Most countries around the world were apparently hopelessly unprepared to deal with the effects of a pandemic. One notable exception is Iceland, which has spent years preparing for such an eventuality, with the result that they haven’t implemented a lockdown because they can quickly trace, test, and isolate anyone who is exposed to the virus.
It’s not like we weren’t all at least vaguely aware that a possibility like this could come to pass. Science-fiction stories have been postulating this sort of scenario since the genre began. My personal favorite is The Stand by Stephen King, but there are many, many more. In addition, multiple television series, including “Ten Ways the World Could End,” document potential futures involving climate change, an asteroid strike, one or more supervolcanoes erupting, nuclear war, and—you’ve guessed it—a pandemic.
Politicians worldwide have been made aware of pandemic possibilities. Futurists, academic institutions, and even government departments have been modeling pandemic scenarios and all but jumping up and down shouting, “The end is nigh!” for years, if not decades.
In 2014, thanks to the diligence of thousands of health workers, the world managed to avoid an outbreak of Ebola, which is a rare but deadly disease that kills an average of 50 percent of those who become infected.
In 2015, Bill Gates gave a TED Talk titled The Next Outbreak? We’re Not Ready. Even with all the futuristic technology at our disposal, the outburst of COVID-19 amply demonstrated that we still aren’t ready. If only we could be forewarned as to the onset of a new pandemic. We hear talk in the news about the models that scientists use to predict the times and numbers associated with coronavirus peaks in different cities, states, and countries. These are sophisticated mathematical models, and they can be incredibly useful. Such models apply to all sorts of tasks, such as predicting where diseases such as Ebola might strike next based on climate changes and poverty levels. Unfortunately, models of this type are only useful for mitigation purposes after the crisis is upon us (such as the coronavirus), or for “best-guess” predictions for possible futures. What is really required is some form of early-warning system for potential pandemics.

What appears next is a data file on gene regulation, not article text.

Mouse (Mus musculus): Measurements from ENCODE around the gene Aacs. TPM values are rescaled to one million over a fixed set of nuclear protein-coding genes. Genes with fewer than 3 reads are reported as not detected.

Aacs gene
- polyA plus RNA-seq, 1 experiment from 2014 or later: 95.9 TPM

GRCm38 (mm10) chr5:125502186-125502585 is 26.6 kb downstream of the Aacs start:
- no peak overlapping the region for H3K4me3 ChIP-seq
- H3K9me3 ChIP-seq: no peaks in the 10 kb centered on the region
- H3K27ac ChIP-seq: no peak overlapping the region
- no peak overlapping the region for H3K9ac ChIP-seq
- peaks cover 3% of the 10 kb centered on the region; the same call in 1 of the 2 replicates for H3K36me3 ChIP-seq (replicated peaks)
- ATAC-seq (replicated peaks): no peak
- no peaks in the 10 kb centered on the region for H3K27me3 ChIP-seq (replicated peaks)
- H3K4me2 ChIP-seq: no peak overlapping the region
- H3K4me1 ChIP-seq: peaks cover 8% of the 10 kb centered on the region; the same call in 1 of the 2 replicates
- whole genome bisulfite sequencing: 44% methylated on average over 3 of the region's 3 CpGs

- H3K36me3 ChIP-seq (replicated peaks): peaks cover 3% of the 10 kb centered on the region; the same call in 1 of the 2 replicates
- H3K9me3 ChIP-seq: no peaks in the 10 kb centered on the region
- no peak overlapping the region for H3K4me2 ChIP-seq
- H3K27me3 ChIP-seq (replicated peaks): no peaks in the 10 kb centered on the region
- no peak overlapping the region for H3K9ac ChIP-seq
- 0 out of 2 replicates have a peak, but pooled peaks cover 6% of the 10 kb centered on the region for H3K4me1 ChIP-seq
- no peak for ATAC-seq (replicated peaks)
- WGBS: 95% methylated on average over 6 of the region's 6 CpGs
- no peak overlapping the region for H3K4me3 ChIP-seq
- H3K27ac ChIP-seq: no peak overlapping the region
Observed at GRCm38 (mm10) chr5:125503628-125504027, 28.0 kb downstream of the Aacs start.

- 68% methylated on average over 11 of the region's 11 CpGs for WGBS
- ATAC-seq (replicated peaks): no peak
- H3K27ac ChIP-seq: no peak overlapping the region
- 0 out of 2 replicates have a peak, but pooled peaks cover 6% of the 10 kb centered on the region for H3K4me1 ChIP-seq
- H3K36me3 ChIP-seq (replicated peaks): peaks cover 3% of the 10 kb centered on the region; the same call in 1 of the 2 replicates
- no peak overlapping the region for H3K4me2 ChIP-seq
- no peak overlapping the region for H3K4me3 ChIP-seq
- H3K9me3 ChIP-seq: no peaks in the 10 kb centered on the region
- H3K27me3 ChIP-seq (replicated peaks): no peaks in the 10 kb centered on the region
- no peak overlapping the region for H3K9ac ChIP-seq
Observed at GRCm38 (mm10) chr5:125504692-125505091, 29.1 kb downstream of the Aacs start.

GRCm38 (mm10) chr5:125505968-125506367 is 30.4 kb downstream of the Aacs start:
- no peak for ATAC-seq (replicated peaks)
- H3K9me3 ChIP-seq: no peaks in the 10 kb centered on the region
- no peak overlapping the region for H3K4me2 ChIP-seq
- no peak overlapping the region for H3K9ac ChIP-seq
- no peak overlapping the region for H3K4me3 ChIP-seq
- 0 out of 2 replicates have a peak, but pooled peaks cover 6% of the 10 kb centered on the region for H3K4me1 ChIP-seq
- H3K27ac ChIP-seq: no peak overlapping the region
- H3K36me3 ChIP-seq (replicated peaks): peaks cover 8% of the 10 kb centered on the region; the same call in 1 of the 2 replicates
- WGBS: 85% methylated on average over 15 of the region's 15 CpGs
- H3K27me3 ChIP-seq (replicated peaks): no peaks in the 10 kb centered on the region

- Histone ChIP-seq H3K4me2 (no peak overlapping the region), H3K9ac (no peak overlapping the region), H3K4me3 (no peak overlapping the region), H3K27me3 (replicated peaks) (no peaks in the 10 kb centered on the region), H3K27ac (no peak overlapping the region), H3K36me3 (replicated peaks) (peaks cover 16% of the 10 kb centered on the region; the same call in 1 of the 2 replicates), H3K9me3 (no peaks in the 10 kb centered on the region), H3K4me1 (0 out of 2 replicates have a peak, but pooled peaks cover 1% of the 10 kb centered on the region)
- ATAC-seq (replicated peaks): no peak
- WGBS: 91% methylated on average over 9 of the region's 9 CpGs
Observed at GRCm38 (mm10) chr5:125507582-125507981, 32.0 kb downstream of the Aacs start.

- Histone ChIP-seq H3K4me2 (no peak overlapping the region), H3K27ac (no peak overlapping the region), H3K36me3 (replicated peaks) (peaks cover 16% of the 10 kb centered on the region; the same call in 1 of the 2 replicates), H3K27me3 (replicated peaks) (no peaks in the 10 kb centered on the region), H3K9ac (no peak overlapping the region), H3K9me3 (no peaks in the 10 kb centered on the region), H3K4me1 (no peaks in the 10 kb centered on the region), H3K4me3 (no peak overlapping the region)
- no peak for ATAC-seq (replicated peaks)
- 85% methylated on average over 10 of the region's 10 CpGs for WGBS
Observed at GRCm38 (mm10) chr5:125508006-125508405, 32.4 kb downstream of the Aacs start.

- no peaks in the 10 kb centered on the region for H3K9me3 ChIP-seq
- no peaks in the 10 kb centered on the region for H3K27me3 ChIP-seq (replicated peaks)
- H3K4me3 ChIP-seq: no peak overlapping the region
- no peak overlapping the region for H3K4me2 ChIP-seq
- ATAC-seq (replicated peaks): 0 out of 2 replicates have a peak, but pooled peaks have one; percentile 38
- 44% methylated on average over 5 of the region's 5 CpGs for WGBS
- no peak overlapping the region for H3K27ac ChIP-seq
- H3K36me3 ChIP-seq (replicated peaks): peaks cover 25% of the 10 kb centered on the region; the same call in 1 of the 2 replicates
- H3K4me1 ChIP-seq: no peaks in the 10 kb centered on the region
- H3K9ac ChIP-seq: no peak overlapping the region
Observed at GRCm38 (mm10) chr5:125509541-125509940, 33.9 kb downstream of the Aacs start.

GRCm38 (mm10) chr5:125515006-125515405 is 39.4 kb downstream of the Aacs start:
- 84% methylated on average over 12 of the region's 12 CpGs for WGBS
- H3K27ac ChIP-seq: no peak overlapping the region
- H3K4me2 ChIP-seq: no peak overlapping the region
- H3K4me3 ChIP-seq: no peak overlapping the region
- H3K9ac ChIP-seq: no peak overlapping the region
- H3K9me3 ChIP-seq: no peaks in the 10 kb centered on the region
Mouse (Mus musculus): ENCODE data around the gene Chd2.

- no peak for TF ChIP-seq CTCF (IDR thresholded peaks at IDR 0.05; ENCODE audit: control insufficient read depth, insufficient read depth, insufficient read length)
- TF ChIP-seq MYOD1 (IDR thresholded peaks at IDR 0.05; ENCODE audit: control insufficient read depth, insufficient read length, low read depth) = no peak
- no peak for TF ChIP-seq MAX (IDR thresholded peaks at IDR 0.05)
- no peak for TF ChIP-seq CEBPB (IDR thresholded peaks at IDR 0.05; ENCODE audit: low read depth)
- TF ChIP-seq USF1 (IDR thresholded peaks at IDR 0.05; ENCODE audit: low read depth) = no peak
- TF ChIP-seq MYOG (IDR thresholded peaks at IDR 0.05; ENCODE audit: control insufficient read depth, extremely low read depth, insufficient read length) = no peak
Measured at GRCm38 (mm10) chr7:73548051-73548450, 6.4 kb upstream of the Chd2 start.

Recent events show it is possible that artificial intelligence (AI) and machine learning (ML) could provide just such an advanced warning for potential pandemics. AI and ML are already proving themselves to be useful in various medical applications. For example, AI can help diagnose skin cancer, while ML was recently efficacious in discovering Halicin, a powerful new antibiotic. Of particular interest is the possibility of using AI in the battle against pandemics. As one example, artificial intelligence platform BlueDot reportedly "picked up on a cluster of unusual pneumonia cases happening around a market in Wuhan, China, on Dec. 30, 2019, and flagged it. BlueDot had spotted what would come to be known as COVID-19, nine days before the World Health Organization released its statement alerting people to the emergence of a novel coronavirus.”
It’s important to remember that the types of AI we see today are in the very early stages of their development. The founding event in the field of AI is generally accepted to be the Dartmouth Workshop, which took place in 1956. However, AI largely remained in the realm of academia until the 2010s. At that time, a combination of algorithmic developments coupled with advances in processing technologies caused AI to shake loose its academic shackles and start to take its place in the real world.